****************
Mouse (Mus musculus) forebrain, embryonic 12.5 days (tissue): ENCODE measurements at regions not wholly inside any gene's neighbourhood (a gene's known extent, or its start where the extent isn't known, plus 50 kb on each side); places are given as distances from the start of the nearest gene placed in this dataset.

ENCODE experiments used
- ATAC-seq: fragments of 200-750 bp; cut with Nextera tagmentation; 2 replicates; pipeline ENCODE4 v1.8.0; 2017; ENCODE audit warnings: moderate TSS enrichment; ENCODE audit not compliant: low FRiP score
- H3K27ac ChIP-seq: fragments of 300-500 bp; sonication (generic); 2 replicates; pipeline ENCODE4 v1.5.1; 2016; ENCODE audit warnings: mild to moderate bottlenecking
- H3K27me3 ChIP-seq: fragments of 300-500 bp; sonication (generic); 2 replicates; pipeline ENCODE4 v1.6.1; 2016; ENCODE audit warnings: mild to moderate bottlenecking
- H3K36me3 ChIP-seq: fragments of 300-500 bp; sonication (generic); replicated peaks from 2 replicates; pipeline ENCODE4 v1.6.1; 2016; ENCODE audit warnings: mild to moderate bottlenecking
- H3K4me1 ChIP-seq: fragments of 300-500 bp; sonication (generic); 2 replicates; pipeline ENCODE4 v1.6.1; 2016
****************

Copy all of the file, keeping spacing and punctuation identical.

Mouse (Mus musculus) forebrain, embryonic 12.5 days (tissue): ENCODE measurements at regions not wholly inside any gene's neighbourhood (a gene's known extent, or its start where the extent isn't known, plus 50 kb on each side); places are given as distances from the start of the nearest gene placed in this dataset.

ENCODE experiments used
- ATAC-seq: fragments of 200-750 bp; cut with Nextera tagmentation; 2 replicates; pipeline ENCODE4 v1.8.0; 2017; ENCODE audit warnings: moderate TSS enrichment; ENCODE audit not compliant: low FRiP score
- H3K27ac ChIP-seq: fragments of 300-500 bp; sonication (generic); 2 replicates; pipeline ENCODE4 v1.5.1; 2016; ENCODE audit warnings: mild to moderate bottlenecking
- H3K27me3 ChIP-seq: fragments of 300-500 bp; sonication (generic); 2 replicates; pipeline ENCODE4 v1.6.1; 2016; ENCODE audit warnings: mild to moderate bottlenecking
- H3K36me3 ChIP-seq: fragments of 300-500 bp; sonication (generic); replicated peaks from 2 replicates; pipeline ENCODE4 v1.6.1; 2016; ENCODE audit warnings: mild to moderate bottlenecking
- H3K4me1 ChIP-seq: fragments of 300-500 bp; sonication (generic); 2 replicates; pipeline ENCODE4 v1.6.1; 2016